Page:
Page:Popular Science Monthly Volume 87.djvu/283

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ideas; and dilates upon the unreasonableness of those persons who are unwilling to listen to explanations of the natural phenomena mentioned in the Scriptures, but prefer to accept them blindly. He declares that since they themselves know nothing of the forces of nature, they are unwilling that any one else should investigate these. "We, on the contrary," he says, "think that a reason should be sought in every case, if one can be found." In another passage William's indignation is aroused by those who say, "We don't know how this is, but we know that God can do it." "You poor fools," he retorts, "God can make a cow out of a tree but has he ever done so?"

This theological opposition, of which Adelard and William are conscious, brings before us the important problem of the attitude of the medieval church to science. There is not time to-day to argue it at length; I can only give you my conclusions. We see science establishing its own standpoint and marking out the boundaries of its realm. The first surveyors, like Adelard and William, naturally meet with opposition and encounter a jealous attitude which fears lest study of science and nature will be at the expense of religion and God. But in the end it turns out that so long as they do not trespass upon the particular preserves of theology their stakes are not pulled up. In the course of two centuries the church gradually gets used to science, just as the University of Paris finally accepts the new Aristotle. By the middle of the thirteenth century Thomas Aquinas, from whom we expect an authoritative presentation of the position of the church, holds that to a large extent the fields of theology and natural science are distinct; that theologians should not try to settle purely philosophical or scientific problems, and, conversely, that every theory of ancient philosophy or scientific hypothesis is not to be regarded as a religious dogma.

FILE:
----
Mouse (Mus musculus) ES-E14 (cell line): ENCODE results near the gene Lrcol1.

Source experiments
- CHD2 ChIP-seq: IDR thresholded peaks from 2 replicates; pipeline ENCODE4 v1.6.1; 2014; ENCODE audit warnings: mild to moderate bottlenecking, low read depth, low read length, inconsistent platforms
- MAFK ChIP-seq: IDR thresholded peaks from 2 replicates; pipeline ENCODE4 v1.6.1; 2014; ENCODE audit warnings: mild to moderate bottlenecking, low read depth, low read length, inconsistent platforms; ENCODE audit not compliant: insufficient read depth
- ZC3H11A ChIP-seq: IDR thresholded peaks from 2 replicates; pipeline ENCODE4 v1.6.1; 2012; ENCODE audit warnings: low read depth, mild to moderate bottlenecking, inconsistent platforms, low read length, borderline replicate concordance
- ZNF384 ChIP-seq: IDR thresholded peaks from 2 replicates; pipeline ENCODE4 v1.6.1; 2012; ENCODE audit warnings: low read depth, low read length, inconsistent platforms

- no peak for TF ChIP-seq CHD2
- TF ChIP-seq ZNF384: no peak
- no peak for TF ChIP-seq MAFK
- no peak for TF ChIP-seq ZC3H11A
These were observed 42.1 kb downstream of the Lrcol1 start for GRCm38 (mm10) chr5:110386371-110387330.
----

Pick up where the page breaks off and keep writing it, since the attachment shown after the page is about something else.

Men of science, who were often clergymen themselves, seldom attacked Christianity in the middle ages, and as a rule maintain the usual medieval tone of respectful and devout feeling toward theology and religion. Conversely, there seems no adequate proof for a single specific instance of persecution of men of science by the church for purely scientific views in the twelfth and thirteenth centuries. The occasions when such men got into trouble and when we know the reason why, are just those occasions when they left science to dabble in theological or ecclesiastical concerns. Roger Bacon has often been pictured as a long-suffering martyr to the cause of science, but this is a legend constructed from historians' imaginations and added to by successive writers; the sources indicate that he was imprisoned only once, and then we do not know for how long nor whether his scientific work had anything to do with it. On the other hand, many cases might be mentioned where popes and prelates patronized and protected medieval men of science, while Peter of Spain became pope himself.